NLRB starts to fine tune its bias against social media policies
October 11, 2012
Article courtesy of SBAM Approved Partner ASE
By Michael J. Burns
The National Labor Relations Board (NLRB) has issued another decision (the second this year) addressing the case of an employee disciplined for posting negative information about his employer on a social media site. The employer fired the employee because of the negative information (comments and photos) he posted on his Facebook page. The employee, having no other recourse, filed a complaint with the NLRB arguing that his posting was only fairly communicating with his fellow employees (and the world) about the poor terms and conditions of employment at the BMW dealership where he worked.
In this case there were two Facebook posts in question. One consisted of mocking remarks the employee made about a recent sales promotion event where the dealership served hot dogs and potato chips—not the high-end fare he thought a BMW dealer should serve. The other post consisted of photos of a vehicle accident that happened at the Land Rover dealership next door.
The Administrative Law Judge who first took the case ruled the “hot dog posts” were protected by the National Labor Relations Act. However the accident photos of the incident next door were not. The ALJ’s reasoning was that the hot dog posts, because they were about a promotional event where the food was not up to BMW standards, could impact sales and therefore the employee’s earnings. The purpose of this post, the ALJ stated, was to engage his fellow employees on the subject. However the embarrassing (to the Land Rover dealership) photos of the accident next door did not have the same or similar purpose and therefore were not protected.
On appeal the case went to the NLRB, which agreed with the ALJ’s reasoning.
For the past few years, social media communications like the hot dog posts have been challenged by the NLRB as protected concerted activity under the NLRA, and therefore unfair labor practices. But in the case at hand the NLRB saw a difference between the two posts.
As to the Land Rover accident posting, the NLRB said this:
It was posted solely by [the employee], apparently as a lark, without any discussion with any other employee of the Respondent, and had no connection to any of the employees’ terms and conditions of employment. It is so obviously unprotected that it is unnecessary to discuss whether the mocking tone of the posting further affects the nature of the posting.
But lest it give to an employer and not give back to the employee, the NLRB also agreed with the ALJ that at least one of several of the employer’s employee handbook policy statements had some, in their opinion, illegal statements. Specifically, its policy statement on “courtesy” said this:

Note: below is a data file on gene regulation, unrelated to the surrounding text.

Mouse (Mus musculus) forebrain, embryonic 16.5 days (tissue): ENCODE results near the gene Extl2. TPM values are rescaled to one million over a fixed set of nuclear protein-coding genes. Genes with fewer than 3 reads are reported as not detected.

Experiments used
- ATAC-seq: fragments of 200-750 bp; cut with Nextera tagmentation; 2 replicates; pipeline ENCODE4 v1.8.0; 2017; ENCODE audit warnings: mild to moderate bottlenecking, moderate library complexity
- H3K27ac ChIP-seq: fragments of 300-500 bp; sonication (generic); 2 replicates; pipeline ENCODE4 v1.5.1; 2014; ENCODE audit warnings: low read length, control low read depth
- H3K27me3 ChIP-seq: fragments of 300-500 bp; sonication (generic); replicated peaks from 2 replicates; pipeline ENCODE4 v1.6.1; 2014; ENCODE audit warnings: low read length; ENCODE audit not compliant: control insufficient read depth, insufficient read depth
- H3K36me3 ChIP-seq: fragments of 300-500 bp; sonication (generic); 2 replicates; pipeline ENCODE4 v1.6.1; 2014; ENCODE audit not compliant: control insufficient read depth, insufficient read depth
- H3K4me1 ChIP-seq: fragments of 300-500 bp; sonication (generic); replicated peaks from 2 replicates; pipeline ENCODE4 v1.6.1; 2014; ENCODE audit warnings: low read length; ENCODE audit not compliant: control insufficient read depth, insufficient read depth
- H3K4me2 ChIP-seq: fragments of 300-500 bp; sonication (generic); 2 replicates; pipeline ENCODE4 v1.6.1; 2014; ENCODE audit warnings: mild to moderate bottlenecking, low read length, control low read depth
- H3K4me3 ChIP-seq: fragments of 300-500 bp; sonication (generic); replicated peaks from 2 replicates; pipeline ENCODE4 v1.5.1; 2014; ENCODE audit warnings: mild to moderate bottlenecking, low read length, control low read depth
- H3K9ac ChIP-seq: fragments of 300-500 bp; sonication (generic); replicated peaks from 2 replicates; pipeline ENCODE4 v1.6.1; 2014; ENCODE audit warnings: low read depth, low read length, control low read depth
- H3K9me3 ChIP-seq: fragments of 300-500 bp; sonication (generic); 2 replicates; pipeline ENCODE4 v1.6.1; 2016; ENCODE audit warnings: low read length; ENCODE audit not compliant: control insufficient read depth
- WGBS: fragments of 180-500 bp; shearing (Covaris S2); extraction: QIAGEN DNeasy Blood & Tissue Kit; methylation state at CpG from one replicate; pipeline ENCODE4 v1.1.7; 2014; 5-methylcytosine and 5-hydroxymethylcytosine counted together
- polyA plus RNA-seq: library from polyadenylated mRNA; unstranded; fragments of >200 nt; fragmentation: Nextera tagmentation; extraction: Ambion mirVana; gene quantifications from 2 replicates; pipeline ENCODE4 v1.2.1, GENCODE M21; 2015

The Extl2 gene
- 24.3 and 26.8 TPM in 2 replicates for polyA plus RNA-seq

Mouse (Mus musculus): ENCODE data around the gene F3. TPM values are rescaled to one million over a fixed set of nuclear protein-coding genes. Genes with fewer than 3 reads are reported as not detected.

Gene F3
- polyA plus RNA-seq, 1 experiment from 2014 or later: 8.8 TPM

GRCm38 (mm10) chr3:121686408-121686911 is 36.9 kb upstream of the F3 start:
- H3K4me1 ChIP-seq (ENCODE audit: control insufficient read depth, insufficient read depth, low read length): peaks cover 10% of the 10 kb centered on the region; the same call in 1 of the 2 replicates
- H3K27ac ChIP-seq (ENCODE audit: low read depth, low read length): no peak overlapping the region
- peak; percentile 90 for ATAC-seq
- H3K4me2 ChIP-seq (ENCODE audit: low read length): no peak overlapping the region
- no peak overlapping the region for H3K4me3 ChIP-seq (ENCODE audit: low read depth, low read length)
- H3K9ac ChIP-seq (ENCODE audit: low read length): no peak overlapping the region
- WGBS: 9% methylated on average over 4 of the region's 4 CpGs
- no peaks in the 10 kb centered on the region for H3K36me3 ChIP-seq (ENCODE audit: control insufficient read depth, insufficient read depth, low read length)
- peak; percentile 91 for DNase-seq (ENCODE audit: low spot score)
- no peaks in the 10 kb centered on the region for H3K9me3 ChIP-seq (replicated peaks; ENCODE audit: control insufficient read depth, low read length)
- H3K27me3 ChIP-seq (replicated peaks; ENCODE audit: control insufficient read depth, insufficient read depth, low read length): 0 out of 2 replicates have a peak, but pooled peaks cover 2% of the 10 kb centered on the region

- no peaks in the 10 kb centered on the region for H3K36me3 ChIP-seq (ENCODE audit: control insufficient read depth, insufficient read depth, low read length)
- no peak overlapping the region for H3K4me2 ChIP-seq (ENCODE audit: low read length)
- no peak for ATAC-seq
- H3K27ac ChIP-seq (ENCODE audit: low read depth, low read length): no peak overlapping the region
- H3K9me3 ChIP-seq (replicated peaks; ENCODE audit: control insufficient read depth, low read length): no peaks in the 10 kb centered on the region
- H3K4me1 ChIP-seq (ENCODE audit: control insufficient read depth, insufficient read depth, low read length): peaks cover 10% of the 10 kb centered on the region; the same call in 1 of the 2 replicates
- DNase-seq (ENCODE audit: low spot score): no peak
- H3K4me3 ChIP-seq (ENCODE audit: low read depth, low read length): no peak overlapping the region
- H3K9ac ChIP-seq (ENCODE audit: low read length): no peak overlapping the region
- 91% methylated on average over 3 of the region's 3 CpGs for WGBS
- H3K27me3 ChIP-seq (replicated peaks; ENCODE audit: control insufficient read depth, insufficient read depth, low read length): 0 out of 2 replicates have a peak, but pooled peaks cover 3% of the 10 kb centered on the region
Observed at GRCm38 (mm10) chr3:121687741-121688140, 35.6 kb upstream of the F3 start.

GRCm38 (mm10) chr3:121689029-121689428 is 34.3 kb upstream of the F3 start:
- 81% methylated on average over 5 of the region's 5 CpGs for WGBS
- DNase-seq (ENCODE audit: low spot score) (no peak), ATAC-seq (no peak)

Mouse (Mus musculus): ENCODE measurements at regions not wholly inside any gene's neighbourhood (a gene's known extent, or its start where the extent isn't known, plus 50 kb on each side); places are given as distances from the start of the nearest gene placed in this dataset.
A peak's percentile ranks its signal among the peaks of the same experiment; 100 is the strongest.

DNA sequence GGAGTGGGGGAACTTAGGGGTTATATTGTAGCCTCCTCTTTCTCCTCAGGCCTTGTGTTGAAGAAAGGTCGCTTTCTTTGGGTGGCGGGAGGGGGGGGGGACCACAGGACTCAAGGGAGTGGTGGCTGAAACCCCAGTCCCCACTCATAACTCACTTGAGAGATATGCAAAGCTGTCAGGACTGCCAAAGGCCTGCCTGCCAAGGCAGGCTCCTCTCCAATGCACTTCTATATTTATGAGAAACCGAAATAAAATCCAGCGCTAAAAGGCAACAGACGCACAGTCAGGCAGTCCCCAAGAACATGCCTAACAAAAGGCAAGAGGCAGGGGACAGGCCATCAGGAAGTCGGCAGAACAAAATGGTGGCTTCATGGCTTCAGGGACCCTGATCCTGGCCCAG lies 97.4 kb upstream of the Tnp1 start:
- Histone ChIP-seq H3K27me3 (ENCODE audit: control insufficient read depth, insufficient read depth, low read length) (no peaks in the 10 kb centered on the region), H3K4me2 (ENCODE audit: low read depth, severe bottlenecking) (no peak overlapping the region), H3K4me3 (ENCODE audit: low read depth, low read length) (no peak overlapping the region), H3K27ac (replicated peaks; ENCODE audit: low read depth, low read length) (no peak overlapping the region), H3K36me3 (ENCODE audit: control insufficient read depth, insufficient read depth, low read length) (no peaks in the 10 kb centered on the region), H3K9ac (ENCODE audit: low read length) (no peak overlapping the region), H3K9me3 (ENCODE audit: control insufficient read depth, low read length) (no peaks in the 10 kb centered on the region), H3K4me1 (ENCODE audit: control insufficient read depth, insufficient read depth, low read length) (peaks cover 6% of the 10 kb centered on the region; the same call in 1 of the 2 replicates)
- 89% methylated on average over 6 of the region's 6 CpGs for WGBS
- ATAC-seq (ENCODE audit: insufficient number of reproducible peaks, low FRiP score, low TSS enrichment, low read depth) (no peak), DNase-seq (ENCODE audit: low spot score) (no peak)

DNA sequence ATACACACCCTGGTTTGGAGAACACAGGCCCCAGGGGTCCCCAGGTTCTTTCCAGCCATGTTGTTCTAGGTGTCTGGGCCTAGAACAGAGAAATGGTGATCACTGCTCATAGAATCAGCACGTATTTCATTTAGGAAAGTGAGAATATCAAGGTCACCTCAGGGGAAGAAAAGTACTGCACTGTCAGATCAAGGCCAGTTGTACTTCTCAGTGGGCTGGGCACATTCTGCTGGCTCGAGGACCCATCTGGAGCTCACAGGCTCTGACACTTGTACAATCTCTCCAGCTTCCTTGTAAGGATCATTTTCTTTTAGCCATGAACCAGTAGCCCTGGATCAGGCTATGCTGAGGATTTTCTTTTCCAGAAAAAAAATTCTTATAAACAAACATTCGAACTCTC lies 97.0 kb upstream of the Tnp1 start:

Courtesy is the responsibility of every employee. Everyone is expected to be courteous, polite and friendly to our customers, vendors and suppliers, as well as to their fellow employees. No one should be disrespectful or use profanity or any other language which injures the image or reputation of the Dealership.
Of this the NLRB stated:
We find the “Courtesy” rule unlawful because employees would reasonably construe its broad prohibition against “disrespectful” conduct and “language which injures the image or reputation of the Dealership” as encompassing Section 7 activity, such as employees’ protected statements … that object to their working conditions and seek the support of others in improving them…. A reasonable employee who wishes to avoid discipline or discharge will surely pay careful attention and exercise caution when he is told what lines he may not safely cross at work.
Employers should add this case to similar NLRB rulings in Costco and Fresenious Manufacturing (which gave employees the right to make vulgar, offensive, or threatening statements, and then lie about them to their employer) as guideposts. The two cases are about otherwise honest and innocuous policies that the NLRB is holding against employers when an employee misbehaves with defaming statements against and employer in some form.
Bottom line: When creating employee HR policies, seek the help of professionals. SBAM’s experts can help you!